Richmond is fast running out of space to grow and that's why the maximum building height has to increase.
City council's planning committee agreed this week to carry out a study in conjunction with a developer who wants to build above the 47-metre ceiling currently imposed by Transport Canada for buildings near an airport.
The study will focus on the pros and cons of a proposed Townline Homes city centre rezoning at No. 3 Road between Park and Cook roads.
No matter the outcome of the joint study, a lengthy investigation has to be carried out of Transport Canada - and has to be requested by YVR - before any height limit can be increased.
"We don't have any more space and the only way to go is up," said planning chair Coun. Bill McNulty.
"In some cases, I actually think we sold ourselves short with some height restrictions.
"There are areas I think we could have gone four or five stories higher. Instead of building more, we should be building up."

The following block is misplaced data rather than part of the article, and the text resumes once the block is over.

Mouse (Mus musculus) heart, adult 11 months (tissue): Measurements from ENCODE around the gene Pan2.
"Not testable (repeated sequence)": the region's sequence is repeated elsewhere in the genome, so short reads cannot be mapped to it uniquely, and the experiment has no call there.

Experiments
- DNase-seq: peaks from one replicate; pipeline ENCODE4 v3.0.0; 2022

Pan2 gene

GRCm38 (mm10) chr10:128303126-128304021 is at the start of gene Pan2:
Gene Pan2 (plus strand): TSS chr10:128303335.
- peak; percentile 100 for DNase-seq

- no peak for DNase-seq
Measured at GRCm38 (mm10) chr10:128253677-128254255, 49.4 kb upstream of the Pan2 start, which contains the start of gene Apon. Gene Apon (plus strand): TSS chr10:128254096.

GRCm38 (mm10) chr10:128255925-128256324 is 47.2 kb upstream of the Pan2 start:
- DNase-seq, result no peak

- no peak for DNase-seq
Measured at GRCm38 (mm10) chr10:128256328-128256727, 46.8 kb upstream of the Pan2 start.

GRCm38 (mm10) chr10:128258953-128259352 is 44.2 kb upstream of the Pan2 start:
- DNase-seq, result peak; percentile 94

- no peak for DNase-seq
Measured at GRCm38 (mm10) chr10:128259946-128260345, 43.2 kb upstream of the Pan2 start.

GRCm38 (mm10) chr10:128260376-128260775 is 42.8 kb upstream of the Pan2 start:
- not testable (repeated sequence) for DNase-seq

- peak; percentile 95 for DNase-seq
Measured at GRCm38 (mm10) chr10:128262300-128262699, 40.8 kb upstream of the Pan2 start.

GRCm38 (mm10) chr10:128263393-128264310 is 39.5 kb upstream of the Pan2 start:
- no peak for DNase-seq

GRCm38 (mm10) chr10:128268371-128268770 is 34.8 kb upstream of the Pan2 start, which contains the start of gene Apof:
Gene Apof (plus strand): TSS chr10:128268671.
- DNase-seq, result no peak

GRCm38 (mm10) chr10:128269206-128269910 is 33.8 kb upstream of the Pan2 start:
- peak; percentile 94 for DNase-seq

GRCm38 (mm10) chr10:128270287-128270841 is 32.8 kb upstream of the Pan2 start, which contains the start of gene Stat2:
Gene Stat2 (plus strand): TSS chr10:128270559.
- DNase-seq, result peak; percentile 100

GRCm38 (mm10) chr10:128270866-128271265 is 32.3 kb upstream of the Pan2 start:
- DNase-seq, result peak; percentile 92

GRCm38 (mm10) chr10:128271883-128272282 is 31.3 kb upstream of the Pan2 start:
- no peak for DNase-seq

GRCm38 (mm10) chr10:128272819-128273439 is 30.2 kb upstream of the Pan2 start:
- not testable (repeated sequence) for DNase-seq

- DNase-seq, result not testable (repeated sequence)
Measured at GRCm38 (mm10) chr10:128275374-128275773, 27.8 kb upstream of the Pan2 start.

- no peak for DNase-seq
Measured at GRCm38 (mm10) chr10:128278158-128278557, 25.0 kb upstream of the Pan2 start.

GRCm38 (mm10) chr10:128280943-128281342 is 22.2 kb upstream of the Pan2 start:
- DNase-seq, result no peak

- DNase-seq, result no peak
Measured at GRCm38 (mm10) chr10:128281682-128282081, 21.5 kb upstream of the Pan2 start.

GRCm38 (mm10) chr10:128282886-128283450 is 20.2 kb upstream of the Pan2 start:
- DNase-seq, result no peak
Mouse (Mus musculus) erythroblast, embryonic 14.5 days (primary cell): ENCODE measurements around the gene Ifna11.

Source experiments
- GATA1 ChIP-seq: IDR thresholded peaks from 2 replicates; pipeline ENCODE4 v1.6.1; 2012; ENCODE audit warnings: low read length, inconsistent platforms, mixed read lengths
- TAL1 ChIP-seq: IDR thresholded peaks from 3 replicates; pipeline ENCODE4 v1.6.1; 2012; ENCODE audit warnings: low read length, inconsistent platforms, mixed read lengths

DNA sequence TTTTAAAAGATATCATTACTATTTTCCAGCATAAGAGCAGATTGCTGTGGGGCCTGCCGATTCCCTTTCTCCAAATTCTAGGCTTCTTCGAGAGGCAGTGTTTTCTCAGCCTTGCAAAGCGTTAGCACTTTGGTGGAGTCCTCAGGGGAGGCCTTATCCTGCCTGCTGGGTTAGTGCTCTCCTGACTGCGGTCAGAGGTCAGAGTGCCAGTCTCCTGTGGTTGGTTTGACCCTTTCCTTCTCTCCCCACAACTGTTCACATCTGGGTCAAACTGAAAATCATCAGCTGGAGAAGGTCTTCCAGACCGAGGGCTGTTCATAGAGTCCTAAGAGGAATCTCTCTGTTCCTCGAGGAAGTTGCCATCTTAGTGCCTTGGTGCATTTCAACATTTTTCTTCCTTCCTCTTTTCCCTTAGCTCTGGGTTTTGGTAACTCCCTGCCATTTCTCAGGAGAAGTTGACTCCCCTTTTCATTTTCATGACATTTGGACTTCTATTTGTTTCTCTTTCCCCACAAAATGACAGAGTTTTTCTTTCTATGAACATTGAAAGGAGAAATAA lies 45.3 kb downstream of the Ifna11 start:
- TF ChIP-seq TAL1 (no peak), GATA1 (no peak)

The city has a duty, McNulty said, to stop the influx of development in residential areas of Richmond.
"We want the growth to be in the downtown core and we can surely get a storey or two more on top down there," he added.
City staff said in its report this week that they've asked YVR several times since 2004 to request Transport Canada kick off the study.
Anne Murray, vice president of Community and Environmental Affairs at the airport, said the Transport Canada regulations limit building height to "ensure the safety of the public both in the air and on the ground."
"Vancouver Airport Authority has participated in preliminary discussions with the City of Richmond and Transport Canada to understand what process would be required to review these safety standards including consideration of potential timelines, resource requirements and implementation challenges," said Murray.
"We recognize that building height is important to the City of Richmond and it is one of the topics that we will continue to work with them on."
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